And suddenly I found myself collecting glasses and cleaning tables every few minutes, or well, at least a lot more often than I normally do, to have the chance to play our little repartee. It was so easy and you see how quickly it happens, an ‘our’ appears from nowhere. Sometimes he’d come to get another drink and then I’d flirt, yes me, would actually flirt, albeit from behind the safety of the bar, which is only really different from before because it involved more eye contact and smiles and suddenly I find my finger in my hair, which is frankly a little embarrassing as in my head I can see myself doing it but it doesn’t stop, and I don’t think I want it to stop because that might be a bit like death, in a way, like other people, like that thing when something decides to sit itself between the thing you think you want and some people, or at least this is how it seems to me, some people kind of come to love the thing in the way, or maybe they loved it more from the start but it wasn’t quite so obviously and acceptably a thing to love, like embarrassment for example, which can be as delicious as frustration. Better, maybe, than when you realise there’s a finger in your hair and it’s twirling, yes twirling, without anything that seems like a conscious decision, just there, on the side of my head sending it’s little signal. Like a motor. I guess. And I have the feeling it’s obvious, it’s incredible, and saying to this boy I’m here, basically, I’m here and my pussy is sending signals to my fingers.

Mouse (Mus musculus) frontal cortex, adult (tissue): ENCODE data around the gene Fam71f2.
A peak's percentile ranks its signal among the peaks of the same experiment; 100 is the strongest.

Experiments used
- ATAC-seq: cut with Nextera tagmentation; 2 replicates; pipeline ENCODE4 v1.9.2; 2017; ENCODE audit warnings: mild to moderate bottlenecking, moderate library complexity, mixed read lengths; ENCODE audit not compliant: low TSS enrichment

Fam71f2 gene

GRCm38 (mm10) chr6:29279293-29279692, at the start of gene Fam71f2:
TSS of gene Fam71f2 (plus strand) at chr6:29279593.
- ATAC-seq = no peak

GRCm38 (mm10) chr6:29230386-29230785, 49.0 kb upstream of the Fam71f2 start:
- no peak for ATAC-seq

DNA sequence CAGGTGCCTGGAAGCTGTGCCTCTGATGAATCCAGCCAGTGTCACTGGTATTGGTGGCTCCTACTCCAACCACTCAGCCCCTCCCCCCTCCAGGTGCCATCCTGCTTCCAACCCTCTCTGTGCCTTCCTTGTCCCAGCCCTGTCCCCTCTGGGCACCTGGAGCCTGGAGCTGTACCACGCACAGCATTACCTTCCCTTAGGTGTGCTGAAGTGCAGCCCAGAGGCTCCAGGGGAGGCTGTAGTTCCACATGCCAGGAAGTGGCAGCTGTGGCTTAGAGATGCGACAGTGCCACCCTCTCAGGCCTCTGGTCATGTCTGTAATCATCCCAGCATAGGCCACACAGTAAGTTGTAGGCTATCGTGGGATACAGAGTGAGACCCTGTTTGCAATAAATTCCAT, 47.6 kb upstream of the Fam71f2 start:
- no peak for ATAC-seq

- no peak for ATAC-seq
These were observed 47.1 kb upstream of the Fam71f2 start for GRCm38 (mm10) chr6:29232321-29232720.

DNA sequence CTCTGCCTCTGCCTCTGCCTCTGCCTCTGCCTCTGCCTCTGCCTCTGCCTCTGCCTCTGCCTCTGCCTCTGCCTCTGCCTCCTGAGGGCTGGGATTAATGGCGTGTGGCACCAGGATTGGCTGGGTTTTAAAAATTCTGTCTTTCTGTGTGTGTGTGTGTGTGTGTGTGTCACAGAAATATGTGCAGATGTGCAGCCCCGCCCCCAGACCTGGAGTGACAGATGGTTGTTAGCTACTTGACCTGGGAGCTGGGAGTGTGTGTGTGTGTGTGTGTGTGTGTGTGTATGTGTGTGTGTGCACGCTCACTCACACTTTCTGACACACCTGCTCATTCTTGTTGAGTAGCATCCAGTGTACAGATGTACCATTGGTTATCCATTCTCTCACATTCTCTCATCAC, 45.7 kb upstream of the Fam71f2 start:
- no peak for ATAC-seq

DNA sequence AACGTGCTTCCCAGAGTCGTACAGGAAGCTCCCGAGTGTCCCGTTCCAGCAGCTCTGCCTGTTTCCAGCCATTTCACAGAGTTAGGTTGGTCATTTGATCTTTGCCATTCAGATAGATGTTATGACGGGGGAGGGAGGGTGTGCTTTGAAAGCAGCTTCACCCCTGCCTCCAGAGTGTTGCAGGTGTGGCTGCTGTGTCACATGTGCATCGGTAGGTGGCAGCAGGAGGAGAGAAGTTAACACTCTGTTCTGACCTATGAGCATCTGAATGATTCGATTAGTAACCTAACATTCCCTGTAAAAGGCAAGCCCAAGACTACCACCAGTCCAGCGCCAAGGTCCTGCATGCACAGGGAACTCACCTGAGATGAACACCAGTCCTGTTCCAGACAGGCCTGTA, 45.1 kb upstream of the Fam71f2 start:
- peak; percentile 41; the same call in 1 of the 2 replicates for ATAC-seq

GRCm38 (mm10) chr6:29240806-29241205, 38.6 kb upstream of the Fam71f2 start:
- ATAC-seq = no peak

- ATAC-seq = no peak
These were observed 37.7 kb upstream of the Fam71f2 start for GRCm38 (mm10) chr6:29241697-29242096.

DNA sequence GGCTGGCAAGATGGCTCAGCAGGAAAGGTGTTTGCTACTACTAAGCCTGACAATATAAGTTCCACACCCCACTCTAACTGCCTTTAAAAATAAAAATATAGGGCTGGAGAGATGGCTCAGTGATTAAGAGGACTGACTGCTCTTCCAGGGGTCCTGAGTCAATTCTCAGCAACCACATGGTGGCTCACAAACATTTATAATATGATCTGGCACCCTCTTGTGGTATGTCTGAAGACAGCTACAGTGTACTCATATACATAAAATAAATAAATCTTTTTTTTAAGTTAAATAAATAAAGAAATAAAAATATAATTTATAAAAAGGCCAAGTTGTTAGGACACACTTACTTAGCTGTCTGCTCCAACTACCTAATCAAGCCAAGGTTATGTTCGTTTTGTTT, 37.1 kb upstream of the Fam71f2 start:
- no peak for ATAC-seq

Instead of feeling embarrassed, or at least as we’d conventionally understand it, with that blocking-type frozen thing of embarrassment this is a push, a thing that makes everything stronger. But going on, within the flirting and more than usual lingering eye-contact I asked him what he did and he said he was a cook and I asked what kind of cook and he gave me this look that kind of said “duh” but not in a real “you’re stupid way” and then I asked if he was a good cook and he said that he could cook an egg, which, in that moment, I thought was an unusually perceptive judgement of someone’s ability to cook and also steered a nice line between confidence and humility. So I said I’d love an egg and he said he’d see what he could do. Then the next time he came to the bar I held out my hand and stamped my foot like a spoilt child and asked where my egg was in a way that was no more than joke and performance and teasing and goading, which I think we could file under the rubric ‘continued flirtation a la Esmerelda C. Stubbs’. And he reached into his pocket and put into my hand a perfect perfect egg! A real egg, right there, in the bar.